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Victims facing mental health issues one month after devastating tornadoes

The damage to mental health is not as easy to see as the damage to homes and businesses

SPALDING COUNTY, Ga. — One month after devastating tornadoes, the damage to homes and businesses are obvious in Spalding County - while the impact on mental health is much more difficult to see.

A month later, Tommy Willis is still feeling the trauma.

“Three trees fell right there,” said Willis while pointing at gaping holes in his roof. “If my wife and I had been in the bed the trees would have fell on us.”

He has acknowledged the damage to his mental well-being.

“I thought about it the other day when the wind was blowing,” said Willis. “I said no. No more trees.”

RELATED: Tornado victims waiting for answers a month later

January’s tornado damaged more than 2,000 homes and businesses in Griffin and the rest of Spalding County.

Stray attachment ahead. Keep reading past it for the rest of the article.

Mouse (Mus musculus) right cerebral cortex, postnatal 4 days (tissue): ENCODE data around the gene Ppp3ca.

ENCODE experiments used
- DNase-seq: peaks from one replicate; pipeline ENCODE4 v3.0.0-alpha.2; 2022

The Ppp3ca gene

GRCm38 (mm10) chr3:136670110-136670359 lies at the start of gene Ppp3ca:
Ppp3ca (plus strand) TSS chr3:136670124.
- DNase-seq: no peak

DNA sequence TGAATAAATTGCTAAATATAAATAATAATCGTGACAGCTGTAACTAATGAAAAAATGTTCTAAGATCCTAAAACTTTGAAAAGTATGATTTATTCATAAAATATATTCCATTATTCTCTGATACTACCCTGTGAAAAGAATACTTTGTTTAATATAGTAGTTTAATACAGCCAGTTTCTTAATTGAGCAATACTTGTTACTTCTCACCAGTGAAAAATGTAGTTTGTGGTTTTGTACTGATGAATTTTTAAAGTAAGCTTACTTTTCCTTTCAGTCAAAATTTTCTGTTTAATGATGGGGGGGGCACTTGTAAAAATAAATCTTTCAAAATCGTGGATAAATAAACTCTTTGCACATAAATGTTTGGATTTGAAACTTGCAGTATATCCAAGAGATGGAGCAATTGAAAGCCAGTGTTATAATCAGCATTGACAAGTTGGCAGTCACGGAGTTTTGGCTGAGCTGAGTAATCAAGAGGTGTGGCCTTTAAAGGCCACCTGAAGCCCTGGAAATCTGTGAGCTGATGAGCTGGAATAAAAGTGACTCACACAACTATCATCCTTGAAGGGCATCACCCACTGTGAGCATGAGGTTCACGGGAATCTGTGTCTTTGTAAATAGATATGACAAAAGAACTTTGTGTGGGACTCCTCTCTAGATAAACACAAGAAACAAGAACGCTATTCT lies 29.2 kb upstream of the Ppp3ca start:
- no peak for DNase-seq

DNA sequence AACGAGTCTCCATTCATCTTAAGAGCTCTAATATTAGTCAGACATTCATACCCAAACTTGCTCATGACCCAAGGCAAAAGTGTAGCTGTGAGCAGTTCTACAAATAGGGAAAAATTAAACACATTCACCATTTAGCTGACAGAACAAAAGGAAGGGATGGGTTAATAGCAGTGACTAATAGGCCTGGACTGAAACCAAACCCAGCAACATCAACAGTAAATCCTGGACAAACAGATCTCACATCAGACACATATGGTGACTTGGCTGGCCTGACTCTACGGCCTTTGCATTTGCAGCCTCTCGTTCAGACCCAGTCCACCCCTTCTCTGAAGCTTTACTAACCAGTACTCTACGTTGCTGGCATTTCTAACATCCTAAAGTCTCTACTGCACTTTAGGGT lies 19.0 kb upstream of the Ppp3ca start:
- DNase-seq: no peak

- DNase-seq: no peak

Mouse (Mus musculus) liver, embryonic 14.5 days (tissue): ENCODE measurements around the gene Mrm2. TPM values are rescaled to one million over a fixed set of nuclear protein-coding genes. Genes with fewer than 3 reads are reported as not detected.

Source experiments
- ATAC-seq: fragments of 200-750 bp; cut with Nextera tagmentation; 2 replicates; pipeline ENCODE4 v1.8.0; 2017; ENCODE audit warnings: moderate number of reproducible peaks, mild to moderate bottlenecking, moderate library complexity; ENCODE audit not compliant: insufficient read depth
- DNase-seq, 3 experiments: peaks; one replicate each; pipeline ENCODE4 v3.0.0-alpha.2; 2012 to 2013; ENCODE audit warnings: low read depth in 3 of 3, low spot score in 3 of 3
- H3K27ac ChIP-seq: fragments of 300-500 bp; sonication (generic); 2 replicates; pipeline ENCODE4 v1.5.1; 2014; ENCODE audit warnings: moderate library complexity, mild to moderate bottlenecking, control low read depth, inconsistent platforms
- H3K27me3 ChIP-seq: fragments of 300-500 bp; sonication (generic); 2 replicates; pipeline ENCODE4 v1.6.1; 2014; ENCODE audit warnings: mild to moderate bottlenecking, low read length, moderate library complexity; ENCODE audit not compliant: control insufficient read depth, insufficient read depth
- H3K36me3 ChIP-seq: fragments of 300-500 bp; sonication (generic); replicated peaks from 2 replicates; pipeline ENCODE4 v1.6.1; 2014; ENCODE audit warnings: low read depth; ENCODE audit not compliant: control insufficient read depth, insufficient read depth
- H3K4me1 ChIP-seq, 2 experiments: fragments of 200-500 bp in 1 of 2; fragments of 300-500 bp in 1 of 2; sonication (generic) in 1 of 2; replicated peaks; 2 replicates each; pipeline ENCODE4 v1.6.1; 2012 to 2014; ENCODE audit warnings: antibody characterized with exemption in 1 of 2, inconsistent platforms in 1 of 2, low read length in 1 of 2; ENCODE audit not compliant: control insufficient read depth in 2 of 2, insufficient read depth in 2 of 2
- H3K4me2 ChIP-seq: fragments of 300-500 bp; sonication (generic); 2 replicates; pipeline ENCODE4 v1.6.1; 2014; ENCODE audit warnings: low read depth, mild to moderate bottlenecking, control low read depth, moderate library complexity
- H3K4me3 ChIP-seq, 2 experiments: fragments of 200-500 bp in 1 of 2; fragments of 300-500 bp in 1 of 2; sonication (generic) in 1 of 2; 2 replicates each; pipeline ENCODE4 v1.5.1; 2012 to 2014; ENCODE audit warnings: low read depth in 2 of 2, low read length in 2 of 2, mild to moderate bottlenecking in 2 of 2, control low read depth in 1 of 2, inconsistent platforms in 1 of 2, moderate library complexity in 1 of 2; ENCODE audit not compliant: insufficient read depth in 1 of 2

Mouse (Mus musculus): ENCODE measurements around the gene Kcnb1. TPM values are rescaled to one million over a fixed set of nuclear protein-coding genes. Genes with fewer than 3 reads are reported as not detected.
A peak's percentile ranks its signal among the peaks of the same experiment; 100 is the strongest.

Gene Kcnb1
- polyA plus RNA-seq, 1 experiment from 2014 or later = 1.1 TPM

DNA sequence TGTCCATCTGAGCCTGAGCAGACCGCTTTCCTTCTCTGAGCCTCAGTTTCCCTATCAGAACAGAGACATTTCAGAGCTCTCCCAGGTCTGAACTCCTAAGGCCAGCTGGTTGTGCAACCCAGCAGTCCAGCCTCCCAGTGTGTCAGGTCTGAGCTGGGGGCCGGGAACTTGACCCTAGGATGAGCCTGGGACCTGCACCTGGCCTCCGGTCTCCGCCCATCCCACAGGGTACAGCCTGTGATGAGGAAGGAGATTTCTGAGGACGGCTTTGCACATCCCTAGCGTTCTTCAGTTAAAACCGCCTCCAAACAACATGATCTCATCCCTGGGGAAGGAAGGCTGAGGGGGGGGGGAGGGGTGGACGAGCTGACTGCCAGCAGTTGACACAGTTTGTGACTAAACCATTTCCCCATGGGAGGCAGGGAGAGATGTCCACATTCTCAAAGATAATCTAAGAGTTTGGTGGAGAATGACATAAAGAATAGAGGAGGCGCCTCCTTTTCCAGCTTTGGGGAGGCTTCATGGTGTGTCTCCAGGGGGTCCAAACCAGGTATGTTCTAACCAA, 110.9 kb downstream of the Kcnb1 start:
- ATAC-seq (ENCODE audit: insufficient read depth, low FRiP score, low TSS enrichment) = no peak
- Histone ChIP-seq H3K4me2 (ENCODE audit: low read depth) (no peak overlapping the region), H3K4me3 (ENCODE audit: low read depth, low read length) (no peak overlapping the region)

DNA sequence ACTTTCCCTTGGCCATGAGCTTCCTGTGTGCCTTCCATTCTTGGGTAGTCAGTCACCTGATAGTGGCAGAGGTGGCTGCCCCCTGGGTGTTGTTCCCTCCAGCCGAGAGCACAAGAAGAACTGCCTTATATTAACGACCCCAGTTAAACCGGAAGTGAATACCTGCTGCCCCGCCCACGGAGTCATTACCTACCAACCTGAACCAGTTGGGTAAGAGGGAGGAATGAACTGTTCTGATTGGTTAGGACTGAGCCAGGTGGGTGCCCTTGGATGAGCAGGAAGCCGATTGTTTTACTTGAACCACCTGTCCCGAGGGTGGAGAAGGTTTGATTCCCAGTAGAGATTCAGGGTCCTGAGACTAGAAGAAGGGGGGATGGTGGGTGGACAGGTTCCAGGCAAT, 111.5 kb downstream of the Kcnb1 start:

City and county leaders expect to take years to reach full recovery.

“Unfortunately, that’s what our experience shows,” said Fire Chief and EMA Director Glenn Polk “This is a long process. People are in it for the long haul.”

Part of the process includes resources to help victims over the mental anguish.

“The stress and the mental anguish I think will be around a long time,” said Griffin City Manager Jessica O’Connor. “I would ask that anybody who can go to the disaster recovery center and ask for help. Ask for what they need.”

The city of Griffin Tornado Recovery website encourages victims suffering from stress to call the Georgia Crisis and Access Line at 1-800-715-4225. Spalding County also has a page that lists resources for victims.

Willis is trying to focus on all the storm spared.

“It’s just a blessing we’re alive ‘cause it could have killed both of us,” said Willis.

It helps while he waits for help repairing the damage left by the storm.

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